2. Don’t be just another tourist

Think about the environment, as well your own enjoyment – try not to travel too far, as most forms of transport contribute to the climate change. Choose the most environmentally friendly means of transport that you can, as well as environmentally friendly accommodation. If you can go to a destination that is being recommended as an eco-travel destination – even better! Interesting countries such as Zambia, Vietnam or Nicaragua are among these destinations that are famous for its sustainability efforts.

3. Let your beauty be also eco-friendly


Shutterstock / By Khakimullin Aleksandr

We all want to look beautiful. Unfortunately, sometimes (or very often) it comes with a price. Cruelty-free cosmetics are making its way on the world market but be careful with the labels – just because it says a product hasn’t been tested on animals, it doesn’t  mean that some of the product’s ingredients haven’t been tested on some poor animal.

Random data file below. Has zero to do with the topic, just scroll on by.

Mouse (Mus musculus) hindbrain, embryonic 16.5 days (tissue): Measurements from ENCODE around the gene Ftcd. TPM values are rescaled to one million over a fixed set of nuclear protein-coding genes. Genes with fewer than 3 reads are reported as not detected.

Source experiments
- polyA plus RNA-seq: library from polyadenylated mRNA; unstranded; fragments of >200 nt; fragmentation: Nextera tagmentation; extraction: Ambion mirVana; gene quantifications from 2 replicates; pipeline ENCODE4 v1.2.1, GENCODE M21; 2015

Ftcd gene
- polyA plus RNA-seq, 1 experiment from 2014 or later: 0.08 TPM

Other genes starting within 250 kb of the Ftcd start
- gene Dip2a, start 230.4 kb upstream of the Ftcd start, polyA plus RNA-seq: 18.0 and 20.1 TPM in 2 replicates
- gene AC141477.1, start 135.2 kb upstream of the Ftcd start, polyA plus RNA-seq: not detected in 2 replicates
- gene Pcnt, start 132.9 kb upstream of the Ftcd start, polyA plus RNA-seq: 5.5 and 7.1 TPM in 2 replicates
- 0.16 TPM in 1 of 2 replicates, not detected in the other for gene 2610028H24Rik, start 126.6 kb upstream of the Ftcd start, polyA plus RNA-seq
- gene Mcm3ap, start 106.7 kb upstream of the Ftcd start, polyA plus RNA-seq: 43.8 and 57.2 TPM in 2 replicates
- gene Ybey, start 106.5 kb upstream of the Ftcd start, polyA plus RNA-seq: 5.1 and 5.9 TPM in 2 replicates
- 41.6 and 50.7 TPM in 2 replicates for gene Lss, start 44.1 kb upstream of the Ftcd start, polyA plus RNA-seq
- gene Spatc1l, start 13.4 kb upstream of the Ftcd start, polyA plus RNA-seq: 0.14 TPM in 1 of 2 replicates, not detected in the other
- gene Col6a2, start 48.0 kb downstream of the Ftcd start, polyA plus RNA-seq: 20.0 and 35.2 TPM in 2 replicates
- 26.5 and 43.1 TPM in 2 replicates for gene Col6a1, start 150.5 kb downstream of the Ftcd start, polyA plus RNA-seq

To be sure which companies definitely stay away from the cruel testing on animals, check PETA Bunny list of cosmetic companies just to make sure which ones are truly and completely cruelty-free.

It’s also important if a brand uses toxic ingredients. Brands such as Tata Harper Skincare or Dr Bronner’s use only organic ingredients and biodegradable packaging, as well as being cruelty-free. Of course, this list is longer, so you’ll have to do some online research.

4. Know thy recycling